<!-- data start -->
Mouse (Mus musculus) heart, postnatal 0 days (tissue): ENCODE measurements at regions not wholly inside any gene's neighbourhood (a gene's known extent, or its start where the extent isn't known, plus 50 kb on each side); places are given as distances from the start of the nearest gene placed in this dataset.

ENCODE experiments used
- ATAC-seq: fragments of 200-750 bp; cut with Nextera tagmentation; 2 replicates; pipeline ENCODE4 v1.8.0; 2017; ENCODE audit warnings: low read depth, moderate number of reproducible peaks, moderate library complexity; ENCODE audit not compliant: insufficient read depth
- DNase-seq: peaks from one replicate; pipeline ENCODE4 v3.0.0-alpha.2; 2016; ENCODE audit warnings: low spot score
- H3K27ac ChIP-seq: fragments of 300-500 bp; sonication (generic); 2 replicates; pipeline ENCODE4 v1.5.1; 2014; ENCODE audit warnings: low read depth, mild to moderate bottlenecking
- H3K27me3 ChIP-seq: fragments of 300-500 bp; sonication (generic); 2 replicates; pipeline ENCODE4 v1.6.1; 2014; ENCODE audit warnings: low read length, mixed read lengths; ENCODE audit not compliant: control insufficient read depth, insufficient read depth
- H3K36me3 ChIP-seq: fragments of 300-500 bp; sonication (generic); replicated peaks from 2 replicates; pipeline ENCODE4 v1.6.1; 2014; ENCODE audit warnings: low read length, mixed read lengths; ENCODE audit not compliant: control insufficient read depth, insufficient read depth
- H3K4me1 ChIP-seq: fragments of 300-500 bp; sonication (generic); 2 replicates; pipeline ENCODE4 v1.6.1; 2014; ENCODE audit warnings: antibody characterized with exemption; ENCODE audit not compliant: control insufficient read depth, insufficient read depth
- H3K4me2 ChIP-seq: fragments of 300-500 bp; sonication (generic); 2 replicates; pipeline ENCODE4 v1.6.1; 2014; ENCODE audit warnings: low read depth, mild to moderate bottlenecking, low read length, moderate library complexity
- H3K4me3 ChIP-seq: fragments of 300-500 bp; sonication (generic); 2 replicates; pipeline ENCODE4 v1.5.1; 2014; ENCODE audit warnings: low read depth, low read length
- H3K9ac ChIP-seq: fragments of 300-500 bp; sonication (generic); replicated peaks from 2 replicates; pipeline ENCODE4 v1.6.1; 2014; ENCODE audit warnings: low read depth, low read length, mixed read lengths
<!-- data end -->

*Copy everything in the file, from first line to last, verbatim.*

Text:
Mouse (Mus musculus) heart, postnatal 0 days (tissue): ENCODE measurements at regions not wholly inside any gene's neighbourhood (a gene's known extent, or its start where the extent isn't known, plus 50 kb on each side); places are given as distances from the start of the nearest gene placed in this dataset.

ENCODE experiments used
- ATAC-seq: fragments of 200-750 bp; cut with Nextera tagmentation; 2 replicates; pipeline ENCODE4 v1.8.0; 2017; ENCODE audit warnings: low read depth, moderate number of reproducible peaks, moderate library complexity; ENCODE audit not compliant: insufficient read depth
- DNase-seq: peaks from one replicate; pipeline ENCODE4 v3.0.0-alpha.2; 2016; ENCODE audit warnings: low spot score
- H3K27ac ChIP-seq: fragments of 300-500 bp; sonication (generic); 2 replicates; pipeline ENCODE4 v1.5.1; 2014; ENCODE audit warnings: low read depth, mild to moderate bottlenecking
- H3K27me3 ChIP-seq: fragments of 300-500 bp; sonication (generic); 2 replicates; pipeline ENCODE4 v1.6.1; 2014; ENCODE audit warnings: low read length, mixed read lengths; ENCODE audit not compliant: control insufficient read depth, insufficient read depth
- H3K36me3 ChIP-seq: fragments of 300-500 bp; sonication (generic); replicated peaks from 2 replicates; pipeline ENCODE4 v1.6.1; 2014; ENCODE audit warnings: low read length, mixed read lengths; ENCODE audit not compliant: control insufficient read depth, insufficient read depth
- H3K4me1 ChIP-seq: fragments of 300-500 bp; sonication (generic); 2 replicates; pipeline ENCODE4 v1.6.1; 2014; ENCODE audit warnings: antibody characterized with exemption; ENCODE audit not compliant: control insufficient read depth, insufficient read depth
- H3K4me2 ChIP-seq: fragments of 300-500 bp; sonication (generic); 2 replicates; pipeline ENCODE4 v1.6.1; 2014; ENCODE audit warnings: low read depth, mild to moderate bottlenecking, low read length, moderate library complexity
- H3K4me3 ChIP-seq: fragments of 300-500 bp; sonication (generic); 2 replicates; pipeline ENCODE4 v1.5.1; 2014; ENCODE audit warnings: low read depth, low read length
- H3K9ac ChIP-seq: fragments of 300-500 bp; sonication (generic); replicated peaks from 2 replicates; pipeline ENCODE4 v1.6.1; 2014; ENCODE audit warnings: low read depth, low read length, mixed read lengths